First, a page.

You spent much of the early chapter of your career in the corporate sector; what drew you into the philanthropic sector?

During the 90s dot com boom in New York I was a programmer and web producer, and couldn’t resist the lure of those early startups. Back then, raising venture funding from a 5-page pitch deck, making good money, and working from home in my flip flops with teams in Vegas, LA, and Russia was a novelty—and a wild ride. I worked on some interesting startups, but I was always drawn to nonprofit tech projects like the first online collective memory archive connecting the Kurdish diaspora, or designing platforms supporting US and Latin American digital artists. I also worked as a trendspotter for Faith Popcorn’s BrainReserve for many years, which gave me an excuse to keep researching my questions about the forces driving human behavior. In this chapter of my career, I kept circling around the notion that emergent technologies, behavioral research, and philanthropy might somehow help human beings get better at being human. That said, I was also becoming increasingly aware of the fraught mess of ethical spaghetti rampant throughout tech, academia, and philanthropy.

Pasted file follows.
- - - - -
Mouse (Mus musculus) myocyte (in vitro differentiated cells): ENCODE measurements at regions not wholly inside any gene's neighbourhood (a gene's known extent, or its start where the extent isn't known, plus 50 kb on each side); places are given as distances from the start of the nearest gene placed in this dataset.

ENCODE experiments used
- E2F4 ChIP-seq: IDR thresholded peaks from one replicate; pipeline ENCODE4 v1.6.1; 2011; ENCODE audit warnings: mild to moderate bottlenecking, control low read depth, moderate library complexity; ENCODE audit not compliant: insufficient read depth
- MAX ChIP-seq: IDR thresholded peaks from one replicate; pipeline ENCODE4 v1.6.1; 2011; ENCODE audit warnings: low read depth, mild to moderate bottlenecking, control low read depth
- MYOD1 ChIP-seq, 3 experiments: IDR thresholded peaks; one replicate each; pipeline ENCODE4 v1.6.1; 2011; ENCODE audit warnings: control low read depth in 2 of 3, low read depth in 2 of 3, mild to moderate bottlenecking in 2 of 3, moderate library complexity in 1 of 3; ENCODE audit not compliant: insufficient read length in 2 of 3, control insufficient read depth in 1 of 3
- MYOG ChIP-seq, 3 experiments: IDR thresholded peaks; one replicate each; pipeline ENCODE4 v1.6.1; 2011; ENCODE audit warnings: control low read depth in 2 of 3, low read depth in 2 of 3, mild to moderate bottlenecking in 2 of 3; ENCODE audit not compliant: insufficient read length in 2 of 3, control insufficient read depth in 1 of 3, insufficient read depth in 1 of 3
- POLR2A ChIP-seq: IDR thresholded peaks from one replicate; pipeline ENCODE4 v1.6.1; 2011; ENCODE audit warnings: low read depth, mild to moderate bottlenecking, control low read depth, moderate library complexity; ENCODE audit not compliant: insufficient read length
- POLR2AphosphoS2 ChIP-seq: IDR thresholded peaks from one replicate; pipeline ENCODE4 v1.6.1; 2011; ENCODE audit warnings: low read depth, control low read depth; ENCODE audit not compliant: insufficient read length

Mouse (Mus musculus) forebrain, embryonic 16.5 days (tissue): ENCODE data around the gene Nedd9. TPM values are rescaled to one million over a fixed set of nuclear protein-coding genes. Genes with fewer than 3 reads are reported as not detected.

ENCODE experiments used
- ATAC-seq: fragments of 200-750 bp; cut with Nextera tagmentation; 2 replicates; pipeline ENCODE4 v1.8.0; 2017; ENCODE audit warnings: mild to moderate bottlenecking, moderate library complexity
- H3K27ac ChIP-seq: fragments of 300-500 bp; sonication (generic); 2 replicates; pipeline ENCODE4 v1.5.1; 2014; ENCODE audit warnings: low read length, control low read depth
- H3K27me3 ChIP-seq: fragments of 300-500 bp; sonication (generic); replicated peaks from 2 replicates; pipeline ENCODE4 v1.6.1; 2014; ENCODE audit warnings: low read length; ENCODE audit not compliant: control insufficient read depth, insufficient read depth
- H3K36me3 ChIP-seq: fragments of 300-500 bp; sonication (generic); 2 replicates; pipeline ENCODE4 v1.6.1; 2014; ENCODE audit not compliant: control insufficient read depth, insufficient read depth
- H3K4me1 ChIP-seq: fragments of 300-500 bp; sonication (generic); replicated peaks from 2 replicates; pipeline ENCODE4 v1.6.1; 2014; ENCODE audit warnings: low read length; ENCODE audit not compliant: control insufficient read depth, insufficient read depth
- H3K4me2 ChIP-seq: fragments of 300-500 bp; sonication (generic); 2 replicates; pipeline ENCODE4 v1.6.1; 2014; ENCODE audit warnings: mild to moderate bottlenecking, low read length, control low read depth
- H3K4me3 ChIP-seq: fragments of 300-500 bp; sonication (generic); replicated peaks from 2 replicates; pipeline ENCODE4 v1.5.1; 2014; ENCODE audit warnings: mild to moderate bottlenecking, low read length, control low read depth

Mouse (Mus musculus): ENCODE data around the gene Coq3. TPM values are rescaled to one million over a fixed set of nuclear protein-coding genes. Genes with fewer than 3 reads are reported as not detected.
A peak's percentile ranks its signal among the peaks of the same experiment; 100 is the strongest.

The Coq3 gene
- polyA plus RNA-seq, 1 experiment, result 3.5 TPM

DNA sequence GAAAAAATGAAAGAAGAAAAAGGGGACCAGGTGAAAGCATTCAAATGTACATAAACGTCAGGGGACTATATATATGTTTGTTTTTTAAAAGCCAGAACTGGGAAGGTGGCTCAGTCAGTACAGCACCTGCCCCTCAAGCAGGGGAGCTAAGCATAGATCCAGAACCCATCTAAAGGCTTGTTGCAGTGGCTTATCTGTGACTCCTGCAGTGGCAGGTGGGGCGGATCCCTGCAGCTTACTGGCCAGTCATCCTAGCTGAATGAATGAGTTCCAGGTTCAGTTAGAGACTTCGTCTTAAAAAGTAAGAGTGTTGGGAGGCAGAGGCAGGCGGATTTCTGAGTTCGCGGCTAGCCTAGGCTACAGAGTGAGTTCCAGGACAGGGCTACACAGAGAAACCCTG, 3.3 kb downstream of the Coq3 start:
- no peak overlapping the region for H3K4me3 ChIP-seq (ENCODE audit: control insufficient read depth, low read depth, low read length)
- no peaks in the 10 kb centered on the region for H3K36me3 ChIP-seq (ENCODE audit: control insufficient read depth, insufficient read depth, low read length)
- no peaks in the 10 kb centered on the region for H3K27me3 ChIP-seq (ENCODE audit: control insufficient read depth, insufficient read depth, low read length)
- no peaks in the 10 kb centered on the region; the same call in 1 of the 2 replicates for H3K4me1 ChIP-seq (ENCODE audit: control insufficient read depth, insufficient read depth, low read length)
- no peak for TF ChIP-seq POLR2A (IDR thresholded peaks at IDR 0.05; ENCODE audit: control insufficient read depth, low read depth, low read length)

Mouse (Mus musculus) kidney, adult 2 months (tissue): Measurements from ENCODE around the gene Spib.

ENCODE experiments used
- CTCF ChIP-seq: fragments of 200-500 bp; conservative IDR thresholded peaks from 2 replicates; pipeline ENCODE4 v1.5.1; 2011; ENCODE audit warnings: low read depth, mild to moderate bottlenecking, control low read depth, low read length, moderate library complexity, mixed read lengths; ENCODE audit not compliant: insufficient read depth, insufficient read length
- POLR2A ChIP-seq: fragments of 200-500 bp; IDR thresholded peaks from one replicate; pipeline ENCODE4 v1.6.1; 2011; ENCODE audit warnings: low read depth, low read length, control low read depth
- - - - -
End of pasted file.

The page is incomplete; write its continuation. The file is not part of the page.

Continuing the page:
“Fraught mess of ethical spaghetti” is quite a colorful phrase. Could you explain what you mean by that?

Anyone who has spent time examining the machinery of these sectors can see how often they fall short of their own purported goals to improve the human condition. When it comes to philanthropy, at its best I still believe it can be a profound opportunity to shift the possible future for a person, a community, or a cause. But philanthropy—at its worst—can be a reflection of those behind it, and of deeply inequitable social, geopolitical, and market forces. However well-meaning people may be, when the shadow side of colonialism and solutionism finds itself with a big charitable budget and an unchecked savior complex, things get difficult for people trying to do good things on the local level.